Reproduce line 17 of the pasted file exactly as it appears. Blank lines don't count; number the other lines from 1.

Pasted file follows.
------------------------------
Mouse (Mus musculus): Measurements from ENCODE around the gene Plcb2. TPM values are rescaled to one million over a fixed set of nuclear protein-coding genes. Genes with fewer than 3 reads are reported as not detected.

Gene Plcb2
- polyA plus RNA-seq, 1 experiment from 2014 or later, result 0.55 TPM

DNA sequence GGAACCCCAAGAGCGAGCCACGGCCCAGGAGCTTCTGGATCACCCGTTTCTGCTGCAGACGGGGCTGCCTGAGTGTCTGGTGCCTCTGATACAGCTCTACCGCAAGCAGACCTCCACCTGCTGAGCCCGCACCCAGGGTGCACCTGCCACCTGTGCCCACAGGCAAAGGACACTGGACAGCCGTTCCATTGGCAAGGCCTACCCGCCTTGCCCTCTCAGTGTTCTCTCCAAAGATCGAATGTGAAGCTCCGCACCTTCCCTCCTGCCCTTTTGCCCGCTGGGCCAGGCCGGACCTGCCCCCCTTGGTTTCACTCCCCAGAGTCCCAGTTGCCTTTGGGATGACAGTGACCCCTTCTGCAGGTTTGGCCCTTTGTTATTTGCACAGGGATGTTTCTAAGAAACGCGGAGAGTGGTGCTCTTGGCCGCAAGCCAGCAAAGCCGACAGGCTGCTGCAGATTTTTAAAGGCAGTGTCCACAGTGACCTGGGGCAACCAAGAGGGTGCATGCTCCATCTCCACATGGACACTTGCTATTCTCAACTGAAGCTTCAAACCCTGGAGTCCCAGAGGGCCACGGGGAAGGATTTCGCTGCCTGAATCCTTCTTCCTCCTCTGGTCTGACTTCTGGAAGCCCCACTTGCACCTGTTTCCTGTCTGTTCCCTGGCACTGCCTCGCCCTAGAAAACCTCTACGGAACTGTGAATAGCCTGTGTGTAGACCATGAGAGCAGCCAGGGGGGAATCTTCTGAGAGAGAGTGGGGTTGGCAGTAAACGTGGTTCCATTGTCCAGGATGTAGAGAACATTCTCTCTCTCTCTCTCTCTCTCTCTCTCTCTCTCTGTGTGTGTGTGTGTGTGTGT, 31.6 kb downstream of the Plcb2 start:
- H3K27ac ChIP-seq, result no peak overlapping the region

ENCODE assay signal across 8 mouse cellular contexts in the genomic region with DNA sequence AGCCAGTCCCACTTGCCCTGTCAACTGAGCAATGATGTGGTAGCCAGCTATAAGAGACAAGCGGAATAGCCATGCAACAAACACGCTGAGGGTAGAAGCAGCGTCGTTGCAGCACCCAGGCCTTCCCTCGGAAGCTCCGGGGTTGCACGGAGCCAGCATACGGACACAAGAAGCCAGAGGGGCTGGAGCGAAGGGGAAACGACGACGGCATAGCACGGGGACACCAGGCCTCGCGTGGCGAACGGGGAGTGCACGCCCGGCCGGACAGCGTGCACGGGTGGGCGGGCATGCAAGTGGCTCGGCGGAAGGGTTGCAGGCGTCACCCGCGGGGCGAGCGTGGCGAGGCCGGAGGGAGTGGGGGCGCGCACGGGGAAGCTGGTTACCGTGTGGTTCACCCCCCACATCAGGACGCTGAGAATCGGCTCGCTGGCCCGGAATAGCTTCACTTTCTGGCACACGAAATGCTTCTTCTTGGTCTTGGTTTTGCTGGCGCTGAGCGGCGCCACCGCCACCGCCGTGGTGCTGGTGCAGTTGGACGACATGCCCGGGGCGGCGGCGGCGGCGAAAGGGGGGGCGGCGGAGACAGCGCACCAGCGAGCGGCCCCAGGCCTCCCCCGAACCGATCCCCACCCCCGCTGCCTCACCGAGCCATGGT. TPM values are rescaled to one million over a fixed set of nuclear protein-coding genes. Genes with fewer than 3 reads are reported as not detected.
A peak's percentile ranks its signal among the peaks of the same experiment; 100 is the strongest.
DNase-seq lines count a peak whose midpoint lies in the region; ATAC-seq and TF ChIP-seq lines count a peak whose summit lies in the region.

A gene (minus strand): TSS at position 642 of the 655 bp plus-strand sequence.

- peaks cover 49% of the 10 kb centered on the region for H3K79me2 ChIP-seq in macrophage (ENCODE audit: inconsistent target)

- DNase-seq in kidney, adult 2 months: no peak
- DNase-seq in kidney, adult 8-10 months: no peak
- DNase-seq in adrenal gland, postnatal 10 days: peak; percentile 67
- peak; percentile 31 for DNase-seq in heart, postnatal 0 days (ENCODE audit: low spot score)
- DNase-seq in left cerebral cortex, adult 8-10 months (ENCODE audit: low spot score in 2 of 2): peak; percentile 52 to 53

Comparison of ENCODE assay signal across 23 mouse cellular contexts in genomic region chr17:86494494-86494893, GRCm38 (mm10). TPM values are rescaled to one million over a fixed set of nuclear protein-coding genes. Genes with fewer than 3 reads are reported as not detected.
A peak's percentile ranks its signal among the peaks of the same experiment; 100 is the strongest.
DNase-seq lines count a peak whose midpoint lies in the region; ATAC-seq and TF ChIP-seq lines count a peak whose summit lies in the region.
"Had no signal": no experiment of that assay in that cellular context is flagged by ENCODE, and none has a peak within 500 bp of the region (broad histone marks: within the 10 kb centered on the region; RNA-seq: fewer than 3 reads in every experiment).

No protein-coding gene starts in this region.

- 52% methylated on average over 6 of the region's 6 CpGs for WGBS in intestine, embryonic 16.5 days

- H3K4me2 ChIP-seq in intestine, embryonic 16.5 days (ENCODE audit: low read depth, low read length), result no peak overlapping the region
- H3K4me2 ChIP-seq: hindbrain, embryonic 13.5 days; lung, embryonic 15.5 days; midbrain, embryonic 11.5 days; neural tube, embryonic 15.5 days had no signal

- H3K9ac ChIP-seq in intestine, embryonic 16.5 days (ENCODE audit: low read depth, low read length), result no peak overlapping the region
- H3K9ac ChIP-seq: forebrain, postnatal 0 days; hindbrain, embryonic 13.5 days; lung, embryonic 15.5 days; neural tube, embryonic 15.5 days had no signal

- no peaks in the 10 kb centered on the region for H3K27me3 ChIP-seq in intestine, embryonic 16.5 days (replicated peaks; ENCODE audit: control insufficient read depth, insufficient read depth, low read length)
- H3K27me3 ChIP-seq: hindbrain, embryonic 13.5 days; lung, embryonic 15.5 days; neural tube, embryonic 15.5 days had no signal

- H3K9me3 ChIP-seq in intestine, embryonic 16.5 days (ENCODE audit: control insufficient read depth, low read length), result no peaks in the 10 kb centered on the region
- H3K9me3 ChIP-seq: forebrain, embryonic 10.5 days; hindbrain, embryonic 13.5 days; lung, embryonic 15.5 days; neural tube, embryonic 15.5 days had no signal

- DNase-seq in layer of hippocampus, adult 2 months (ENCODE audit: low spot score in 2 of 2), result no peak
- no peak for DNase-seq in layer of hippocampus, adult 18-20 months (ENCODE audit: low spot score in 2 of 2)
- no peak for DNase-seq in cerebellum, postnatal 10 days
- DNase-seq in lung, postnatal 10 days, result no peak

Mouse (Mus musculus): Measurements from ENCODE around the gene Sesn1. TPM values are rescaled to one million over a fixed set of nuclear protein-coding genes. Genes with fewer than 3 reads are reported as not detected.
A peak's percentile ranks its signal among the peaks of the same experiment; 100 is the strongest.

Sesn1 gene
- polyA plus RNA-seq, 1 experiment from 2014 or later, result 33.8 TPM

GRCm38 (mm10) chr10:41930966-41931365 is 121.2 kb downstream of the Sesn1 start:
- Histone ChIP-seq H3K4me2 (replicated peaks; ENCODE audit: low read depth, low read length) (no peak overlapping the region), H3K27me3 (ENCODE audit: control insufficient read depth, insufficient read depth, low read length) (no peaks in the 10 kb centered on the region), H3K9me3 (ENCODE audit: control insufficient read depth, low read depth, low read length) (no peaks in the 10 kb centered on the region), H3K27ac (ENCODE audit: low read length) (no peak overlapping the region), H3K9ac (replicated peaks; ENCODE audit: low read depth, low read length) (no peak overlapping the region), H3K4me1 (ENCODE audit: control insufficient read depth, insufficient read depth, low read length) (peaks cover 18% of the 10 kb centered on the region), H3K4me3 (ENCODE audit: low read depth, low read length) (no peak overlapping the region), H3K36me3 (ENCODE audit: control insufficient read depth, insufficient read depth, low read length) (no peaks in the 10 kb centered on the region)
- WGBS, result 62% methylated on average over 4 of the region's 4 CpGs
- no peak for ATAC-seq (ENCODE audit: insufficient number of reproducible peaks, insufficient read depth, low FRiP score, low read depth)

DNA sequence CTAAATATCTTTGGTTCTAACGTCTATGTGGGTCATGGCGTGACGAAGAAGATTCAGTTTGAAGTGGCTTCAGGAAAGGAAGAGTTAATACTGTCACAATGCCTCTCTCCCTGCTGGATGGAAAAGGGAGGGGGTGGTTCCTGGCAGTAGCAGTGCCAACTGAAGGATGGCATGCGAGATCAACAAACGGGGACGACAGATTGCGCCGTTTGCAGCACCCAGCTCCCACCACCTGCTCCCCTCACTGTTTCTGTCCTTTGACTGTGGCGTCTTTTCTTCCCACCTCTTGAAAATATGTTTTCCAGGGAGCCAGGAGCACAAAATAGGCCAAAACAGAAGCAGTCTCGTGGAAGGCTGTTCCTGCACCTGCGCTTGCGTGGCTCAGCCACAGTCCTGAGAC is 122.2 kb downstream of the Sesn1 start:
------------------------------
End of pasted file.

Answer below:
A peak's percentile ranks its signal among the peaks of the same experiment; 100 is the strongest.